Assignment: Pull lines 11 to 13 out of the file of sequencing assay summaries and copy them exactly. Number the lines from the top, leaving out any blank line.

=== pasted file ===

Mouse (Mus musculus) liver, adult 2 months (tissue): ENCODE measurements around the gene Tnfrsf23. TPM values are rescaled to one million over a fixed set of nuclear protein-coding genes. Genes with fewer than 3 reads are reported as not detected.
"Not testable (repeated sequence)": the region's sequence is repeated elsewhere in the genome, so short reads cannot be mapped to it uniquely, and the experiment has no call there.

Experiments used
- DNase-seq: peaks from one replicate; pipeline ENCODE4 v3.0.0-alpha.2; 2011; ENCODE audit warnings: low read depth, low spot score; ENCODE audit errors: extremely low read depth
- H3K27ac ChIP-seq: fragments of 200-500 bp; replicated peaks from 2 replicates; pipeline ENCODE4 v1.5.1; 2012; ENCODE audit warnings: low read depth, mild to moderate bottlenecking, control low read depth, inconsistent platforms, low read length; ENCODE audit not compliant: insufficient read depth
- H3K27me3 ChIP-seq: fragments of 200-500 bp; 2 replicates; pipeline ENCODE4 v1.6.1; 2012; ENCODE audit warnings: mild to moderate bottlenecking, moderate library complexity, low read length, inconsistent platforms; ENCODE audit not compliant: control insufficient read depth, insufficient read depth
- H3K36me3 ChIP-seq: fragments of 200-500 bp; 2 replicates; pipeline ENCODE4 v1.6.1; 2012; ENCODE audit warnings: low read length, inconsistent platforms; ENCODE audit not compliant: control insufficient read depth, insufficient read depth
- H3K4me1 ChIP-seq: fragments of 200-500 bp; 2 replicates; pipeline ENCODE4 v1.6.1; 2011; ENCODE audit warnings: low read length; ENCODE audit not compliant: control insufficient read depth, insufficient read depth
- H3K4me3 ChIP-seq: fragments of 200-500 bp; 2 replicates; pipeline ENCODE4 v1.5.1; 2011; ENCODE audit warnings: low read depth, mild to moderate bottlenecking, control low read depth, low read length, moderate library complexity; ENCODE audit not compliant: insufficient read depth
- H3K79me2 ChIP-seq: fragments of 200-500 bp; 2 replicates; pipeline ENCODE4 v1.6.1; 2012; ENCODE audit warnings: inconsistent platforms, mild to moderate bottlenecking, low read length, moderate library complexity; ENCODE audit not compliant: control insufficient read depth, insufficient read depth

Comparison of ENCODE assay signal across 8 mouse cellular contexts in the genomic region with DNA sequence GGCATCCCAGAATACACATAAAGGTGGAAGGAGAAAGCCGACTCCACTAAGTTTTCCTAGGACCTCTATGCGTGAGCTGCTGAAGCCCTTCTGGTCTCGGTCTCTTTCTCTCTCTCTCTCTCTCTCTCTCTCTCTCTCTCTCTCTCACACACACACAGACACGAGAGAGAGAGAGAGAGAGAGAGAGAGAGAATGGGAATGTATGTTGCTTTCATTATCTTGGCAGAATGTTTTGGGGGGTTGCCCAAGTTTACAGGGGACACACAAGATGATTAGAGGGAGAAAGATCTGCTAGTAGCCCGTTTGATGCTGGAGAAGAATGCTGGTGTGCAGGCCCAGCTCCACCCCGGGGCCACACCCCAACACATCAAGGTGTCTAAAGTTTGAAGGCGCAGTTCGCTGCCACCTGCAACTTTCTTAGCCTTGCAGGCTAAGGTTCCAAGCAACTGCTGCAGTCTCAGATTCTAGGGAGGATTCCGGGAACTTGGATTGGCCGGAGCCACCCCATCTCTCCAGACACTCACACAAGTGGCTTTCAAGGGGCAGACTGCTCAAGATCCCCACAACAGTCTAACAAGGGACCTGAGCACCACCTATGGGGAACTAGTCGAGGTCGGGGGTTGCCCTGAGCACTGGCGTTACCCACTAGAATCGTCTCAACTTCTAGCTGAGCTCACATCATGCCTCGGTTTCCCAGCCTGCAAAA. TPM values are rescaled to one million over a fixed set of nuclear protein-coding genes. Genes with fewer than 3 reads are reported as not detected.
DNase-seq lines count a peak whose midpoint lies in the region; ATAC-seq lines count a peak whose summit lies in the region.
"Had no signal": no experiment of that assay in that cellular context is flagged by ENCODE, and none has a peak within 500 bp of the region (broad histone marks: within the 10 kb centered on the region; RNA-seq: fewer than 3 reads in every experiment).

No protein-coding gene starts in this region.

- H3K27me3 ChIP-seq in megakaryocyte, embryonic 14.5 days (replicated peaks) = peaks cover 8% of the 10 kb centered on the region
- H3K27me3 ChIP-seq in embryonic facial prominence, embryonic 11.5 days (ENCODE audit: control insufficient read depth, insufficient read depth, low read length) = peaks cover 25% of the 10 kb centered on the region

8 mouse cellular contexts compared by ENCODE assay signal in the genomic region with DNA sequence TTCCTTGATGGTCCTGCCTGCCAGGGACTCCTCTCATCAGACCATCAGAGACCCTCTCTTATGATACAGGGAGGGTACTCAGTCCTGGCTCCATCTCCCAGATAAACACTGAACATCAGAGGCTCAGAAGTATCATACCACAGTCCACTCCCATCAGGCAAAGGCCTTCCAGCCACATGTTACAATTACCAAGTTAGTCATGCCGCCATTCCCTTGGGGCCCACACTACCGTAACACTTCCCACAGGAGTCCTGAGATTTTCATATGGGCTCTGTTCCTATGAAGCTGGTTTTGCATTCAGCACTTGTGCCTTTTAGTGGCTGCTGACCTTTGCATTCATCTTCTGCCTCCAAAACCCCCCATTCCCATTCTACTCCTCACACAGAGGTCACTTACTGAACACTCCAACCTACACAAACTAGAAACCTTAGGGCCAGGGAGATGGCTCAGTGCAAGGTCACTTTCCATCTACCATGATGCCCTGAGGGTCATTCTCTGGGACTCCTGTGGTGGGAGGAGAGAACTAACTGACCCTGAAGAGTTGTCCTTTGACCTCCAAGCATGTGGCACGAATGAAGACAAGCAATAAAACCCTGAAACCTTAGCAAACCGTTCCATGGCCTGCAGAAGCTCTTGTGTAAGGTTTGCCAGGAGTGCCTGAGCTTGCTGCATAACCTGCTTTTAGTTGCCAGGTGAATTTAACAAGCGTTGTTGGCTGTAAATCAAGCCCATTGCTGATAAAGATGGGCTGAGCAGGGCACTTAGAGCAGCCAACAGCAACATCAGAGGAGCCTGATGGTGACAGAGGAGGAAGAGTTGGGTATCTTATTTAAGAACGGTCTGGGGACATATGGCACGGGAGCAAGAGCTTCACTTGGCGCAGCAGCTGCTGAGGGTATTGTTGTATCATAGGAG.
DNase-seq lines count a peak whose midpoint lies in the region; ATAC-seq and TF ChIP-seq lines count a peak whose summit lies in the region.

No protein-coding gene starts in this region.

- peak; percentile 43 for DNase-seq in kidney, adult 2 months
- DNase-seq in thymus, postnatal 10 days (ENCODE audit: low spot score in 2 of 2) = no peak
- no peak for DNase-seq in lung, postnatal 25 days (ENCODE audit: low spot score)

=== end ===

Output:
Comparison of ENCODE assay signal across 8 mouse cellular contexts in the genomic region with DNA sequence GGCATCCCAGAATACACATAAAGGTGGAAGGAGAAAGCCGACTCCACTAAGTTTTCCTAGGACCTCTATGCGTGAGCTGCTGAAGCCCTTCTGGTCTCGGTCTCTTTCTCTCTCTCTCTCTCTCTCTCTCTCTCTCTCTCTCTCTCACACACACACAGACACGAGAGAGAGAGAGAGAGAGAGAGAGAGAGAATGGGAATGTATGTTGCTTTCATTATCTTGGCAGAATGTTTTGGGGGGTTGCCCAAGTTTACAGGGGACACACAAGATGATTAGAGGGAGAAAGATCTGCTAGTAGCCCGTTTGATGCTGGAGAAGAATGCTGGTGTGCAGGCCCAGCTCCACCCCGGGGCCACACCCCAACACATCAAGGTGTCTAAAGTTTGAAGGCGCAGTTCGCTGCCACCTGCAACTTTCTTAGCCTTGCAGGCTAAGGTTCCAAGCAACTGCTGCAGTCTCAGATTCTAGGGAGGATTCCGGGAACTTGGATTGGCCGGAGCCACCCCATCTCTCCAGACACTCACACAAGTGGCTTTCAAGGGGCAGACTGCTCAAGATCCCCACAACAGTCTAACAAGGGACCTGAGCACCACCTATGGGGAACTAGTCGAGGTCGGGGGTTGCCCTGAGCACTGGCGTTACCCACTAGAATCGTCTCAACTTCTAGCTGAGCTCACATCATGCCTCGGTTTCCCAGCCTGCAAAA. TPM values are rescaled to one million over a fixed set of nuclear protein-coding genes. Genes with fewer than 3 reads are reported as not detected.
DNase-seq lines count a peak whose midpoint lies in the region; ATAC-seq lines count a peak whose summit lies in the region.
"Had no signal": no experiment of that assay in that cellular context is flagged by ENCODE, and none has a peak within 500 bp of the region (broad histone marks: within the 10 kb centered on the region; RNA-seq: fewer than 3 reads in every experiment).